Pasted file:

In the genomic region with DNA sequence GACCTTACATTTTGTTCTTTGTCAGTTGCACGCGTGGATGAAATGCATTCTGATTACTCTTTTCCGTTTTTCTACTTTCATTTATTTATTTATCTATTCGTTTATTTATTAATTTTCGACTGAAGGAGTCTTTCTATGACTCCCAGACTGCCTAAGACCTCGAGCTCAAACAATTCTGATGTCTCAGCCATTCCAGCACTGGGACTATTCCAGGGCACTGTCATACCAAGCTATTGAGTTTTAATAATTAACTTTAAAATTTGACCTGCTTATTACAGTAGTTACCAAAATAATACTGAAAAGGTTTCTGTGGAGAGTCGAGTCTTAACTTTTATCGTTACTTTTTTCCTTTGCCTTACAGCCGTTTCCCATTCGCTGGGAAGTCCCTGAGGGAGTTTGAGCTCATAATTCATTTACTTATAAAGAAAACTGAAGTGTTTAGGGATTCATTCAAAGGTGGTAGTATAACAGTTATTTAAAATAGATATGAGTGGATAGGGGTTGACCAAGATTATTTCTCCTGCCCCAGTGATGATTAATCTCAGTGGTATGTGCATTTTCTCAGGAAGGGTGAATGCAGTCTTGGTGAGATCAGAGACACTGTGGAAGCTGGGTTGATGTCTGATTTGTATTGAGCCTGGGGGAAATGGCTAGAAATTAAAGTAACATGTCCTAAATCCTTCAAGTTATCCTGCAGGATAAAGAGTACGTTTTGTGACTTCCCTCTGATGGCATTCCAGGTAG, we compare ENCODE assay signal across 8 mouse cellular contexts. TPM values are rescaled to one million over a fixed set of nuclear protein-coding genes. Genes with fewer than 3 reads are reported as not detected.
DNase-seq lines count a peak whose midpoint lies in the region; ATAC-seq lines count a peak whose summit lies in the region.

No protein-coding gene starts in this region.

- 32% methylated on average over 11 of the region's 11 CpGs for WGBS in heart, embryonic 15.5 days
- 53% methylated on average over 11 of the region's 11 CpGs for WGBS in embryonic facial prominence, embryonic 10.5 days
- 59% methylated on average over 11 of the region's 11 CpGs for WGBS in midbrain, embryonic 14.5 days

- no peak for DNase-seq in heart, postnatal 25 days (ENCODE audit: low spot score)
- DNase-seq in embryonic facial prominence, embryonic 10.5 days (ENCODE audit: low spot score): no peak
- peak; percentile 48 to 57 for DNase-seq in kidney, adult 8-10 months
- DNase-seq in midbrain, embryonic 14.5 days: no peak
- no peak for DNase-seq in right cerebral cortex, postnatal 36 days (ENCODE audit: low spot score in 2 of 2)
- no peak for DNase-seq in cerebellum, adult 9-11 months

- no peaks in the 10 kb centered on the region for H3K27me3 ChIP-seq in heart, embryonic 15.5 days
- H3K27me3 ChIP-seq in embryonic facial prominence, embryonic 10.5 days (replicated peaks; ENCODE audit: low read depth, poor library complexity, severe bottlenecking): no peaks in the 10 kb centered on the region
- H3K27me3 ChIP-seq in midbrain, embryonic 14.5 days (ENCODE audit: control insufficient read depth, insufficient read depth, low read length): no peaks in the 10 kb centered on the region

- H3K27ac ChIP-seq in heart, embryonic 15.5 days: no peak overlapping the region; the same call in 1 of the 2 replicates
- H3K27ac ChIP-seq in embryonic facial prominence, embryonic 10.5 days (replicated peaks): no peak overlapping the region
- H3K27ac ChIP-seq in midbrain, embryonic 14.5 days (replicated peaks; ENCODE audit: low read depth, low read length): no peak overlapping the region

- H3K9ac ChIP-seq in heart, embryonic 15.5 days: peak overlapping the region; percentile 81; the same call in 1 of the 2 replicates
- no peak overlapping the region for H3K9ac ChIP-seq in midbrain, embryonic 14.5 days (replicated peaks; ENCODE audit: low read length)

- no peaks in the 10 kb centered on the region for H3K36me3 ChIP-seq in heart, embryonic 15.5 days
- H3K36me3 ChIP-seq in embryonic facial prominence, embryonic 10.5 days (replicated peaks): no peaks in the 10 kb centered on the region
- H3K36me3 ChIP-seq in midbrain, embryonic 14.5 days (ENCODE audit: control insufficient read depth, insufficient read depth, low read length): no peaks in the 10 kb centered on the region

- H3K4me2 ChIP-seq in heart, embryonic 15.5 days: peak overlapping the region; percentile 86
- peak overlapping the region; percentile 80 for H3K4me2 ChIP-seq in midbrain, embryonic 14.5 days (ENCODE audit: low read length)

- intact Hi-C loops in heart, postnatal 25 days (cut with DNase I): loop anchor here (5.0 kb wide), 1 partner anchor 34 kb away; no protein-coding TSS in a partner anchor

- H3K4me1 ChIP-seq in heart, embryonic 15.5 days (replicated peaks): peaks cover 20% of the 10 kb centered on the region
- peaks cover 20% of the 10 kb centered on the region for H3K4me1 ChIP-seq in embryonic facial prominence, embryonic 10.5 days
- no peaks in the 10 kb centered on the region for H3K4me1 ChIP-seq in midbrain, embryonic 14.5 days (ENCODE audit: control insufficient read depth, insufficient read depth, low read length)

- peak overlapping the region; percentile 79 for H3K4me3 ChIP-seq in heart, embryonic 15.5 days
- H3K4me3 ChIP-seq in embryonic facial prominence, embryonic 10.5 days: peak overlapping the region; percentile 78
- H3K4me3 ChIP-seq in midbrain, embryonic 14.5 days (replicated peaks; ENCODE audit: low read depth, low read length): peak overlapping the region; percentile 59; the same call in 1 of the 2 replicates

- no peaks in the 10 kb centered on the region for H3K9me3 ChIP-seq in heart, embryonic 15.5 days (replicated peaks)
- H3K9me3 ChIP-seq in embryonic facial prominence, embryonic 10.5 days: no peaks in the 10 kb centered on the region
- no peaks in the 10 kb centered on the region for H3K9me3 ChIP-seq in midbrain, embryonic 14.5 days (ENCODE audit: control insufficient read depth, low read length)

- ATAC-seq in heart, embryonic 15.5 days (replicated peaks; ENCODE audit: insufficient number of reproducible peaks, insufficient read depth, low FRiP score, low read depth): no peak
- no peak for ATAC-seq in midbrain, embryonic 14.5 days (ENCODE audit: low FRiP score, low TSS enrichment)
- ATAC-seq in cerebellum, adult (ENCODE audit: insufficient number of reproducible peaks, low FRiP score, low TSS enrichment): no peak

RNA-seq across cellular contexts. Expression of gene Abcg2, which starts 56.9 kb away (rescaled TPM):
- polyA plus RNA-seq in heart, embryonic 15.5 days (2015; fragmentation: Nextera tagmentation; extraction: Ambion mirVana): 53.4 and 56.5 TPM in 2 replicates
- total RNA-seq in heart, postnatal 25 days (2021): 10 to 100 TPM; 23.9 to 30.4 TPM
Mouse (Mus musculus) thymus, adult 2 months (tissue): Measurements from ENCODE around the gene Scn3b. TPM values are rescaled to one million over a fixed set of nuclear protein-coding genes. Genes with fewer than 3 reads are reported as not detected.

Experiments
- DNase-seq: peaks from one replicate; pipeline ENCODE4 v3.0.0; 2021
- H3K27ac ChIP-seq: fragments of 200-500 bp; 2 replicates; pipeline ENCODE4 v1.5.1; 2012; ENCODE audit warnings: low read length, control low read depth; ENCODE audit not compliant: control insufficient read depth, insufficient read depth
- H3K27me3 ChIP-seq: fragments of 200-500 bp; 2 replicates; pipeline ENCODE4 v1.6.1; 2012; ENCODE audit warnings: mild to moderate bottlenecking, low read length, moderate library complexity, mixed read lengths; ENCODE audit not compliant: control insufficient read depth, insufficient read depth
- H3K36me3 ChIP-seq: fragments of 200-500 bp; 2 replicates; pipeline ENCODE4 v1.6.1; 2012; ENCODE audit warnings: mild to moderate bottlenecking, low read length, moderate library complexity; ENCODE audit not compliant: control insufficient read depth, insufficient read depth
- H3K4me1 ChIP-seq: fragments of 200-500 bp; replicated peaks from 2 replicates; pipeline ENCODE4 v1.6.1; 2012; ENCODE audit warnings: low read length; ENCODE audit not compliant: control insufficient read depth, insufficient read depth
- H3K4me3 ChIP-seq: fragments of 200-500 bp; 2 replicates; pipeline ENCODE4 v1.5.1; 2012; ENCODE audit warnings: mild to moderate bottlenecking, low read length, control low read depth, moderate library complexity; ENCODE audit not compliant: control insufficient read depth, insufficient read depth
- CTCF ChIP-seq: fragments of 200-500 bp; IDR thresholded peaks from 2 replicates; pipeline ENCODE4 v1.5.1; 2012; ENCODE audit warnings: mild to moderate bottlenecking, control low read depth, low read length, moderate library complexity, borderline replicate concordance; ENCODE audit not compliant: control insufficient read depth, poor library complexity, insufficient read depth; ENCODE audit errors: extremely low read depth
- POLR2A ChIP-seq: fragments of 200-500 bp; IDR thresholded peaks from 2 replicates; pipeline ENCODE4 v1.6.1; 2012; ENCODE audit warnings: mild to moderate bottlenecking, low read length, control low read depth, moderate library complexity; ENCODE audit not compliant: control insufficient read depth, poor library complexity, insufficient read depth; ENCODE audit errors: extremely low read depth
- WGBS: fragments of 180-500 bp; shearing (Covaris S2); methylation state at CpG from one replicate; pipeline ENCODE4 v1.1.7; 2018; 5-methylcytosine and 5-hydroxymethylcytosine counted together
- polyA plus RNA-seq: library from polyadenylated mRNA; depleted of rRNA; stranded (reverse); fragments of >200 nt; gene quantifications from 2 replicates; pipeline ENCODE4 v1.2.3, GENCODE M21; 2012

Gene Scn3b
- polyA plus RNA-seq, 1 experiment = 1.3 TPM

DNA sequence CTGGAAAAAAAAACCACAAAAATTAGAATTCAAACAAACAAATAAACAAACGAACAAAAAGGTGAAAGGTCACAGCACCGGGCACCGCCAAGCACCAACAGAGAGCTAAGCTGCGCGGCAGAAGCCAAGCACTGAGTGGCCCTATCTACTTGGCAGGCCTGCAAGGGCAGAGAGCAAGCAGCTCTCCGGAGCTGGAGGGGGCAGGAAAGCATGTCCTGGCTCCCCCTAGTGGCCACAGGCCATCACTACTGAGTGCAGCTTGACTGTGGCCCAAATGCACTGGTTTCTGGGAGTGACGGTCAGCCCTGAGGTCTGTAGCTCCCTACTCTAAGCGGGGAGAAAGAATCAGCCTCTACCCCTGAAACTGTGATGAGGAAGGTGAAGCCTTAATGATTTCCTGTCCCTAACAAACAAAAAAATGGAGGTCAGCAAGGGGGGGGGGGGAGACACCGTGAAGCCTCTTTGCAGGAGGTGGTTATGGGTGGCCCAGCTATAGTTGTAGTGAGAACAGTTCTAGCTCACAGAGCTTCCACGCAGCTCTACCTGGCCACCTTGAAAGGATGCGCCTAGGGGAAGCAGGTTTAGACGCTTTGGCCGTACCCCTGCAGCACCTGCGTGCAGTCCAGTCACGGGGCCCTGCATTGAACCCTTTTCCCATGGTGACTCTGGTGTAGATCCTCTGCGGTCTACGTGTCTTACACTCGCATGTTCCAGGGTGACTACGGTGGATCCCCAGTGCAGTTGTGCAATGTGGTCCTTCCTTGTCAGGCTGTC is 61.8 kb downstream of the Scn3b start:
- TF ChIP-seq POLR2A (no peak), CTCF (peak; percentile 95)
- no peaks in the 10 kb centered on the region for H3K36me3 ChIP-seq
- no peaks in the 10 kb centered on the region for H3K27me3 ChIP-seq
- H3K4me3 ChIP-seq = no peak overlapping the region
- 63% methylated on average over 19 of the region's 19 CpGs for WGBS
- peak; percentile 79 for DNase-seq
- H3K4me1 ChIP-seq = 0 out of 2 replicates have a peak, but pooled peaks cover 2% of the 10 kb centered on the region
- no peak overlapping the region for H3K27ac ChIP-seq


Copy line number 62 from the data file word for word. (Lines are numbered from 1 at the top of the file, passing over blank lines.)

- peak; percentile 79 for DNase-seq